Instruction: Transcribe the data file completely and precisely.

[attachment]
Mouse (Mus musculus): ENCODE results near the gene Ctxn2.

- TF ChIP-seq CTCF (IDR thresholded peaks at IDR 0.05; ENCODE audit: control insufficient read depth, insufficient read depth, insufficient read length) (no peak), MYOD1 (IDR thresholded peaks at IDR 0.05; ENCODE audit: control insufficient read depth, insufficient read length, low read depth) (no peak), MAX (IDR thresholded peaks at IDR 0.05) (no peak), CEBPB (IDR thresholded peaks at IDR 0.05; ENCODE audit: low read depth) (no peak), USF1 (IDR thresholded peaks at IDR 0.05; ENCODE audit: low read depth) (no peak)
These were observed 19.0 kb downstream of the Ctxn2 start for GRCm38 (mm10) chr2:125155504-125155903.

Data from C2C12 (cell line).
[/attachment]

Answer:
Mouse (Mus musculus): ENCODE results near the gene Ctxn2.

- TF ChIP-seq CTCF (IDR thresholded peaks at IDR 0.05; ENCODE audit: control insufficient read depth, insufficient read depth, insufficient read length) (no peak), MYOD1 (IDR thresholded peaks at IDR 0.05; ENCODE audit: control insufficient read depth, insufficient read length, low read depth) (no peak), MAX (IDR thresholded peaks at IDR 0.05) (no peak), CEBPB (IDR thresholded peaks at IDR 0.05; ENCODE audit: low read depth) (no peak), USF1 (IDR thresholded peaks at IDR 0.05; ENCODE audit: low read depth) (no peak)
These were observed 19.0 kb downstream of the Ctxn2 start for GRCm38 (mm10) chr2:125155504-125155903.

Data from C2C12 (cell line).